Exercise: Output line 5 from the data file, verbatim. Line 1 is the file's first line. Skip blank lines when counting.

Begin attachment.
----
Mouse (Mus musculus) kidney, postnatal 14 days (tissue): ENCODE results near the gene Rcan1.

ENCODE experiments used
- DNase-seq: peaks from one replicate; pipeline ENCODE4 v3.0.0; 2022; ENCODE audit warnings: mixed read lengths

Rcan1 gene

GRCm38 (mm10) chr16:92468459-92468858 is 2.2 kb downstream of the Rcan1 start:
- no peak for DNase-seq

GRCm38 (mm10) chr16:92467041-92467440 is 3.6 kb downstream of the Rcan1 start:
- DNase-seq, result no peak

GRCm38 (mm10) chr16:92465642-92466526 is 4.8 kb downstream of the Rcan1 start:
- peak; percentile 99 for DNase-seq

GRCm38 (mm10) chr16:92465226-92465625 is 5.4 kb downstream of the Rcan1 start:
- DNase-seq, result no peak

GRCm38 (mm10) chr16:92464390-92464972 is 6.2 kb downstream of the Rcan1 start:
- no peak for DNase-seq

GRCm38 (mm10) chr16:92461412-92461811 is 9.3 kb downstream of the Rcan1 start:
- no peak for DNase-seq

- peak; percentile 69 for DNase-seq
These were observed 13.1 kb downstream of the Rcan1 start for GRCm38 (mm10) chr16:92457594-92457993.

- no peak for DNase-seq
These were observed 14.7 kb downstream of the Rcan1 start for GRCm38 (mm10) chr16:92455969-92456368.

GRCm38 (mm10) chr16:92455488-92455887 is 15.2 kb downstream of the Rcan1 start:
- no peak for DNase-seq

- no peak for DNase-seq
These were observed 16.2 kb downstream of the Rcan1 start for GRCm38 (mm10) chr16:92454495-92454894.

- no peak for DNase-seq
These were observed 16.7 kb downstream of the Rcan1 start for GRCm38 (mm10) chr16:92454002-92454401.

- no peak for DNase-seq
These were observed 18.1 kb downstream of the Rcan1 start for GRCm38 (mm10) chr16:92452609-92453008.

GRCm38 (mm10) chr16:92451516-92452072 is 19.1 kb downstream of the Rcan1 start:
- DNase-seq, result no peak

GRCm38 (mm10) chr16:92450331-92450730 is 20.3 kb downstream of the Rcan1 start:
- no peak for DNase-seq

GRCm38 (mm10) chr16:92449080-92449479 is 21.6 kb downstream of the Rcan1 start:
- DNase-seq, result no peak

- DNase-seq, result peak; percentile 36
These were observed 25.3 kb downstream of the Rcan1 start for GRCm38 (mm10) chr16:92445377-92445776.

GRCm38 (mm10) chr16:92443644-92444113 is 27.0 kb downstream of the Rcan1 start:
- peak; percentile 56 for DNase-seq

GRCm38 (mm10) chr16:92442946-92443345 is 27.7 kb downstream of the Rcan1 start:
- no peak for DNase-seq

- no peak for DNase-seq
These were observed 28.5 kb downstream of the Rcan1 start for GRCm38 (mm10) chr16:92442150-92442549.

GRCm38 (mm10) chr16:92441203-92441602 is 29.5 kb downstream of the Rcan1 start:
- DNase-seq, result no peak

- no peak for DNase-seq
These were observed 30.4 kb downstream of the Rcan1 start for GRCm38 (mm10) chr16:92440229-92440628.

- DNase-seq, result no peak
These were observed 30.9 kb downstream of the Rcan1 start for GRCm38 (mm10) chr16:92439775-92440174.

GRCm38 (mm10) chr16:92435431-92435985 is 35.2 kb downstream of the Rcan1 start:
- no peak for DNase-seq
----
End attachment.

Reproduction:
GRCm38 (mm10) chr16:92468459-92468858 is 2.2 kb downstream of the Rcan1 start: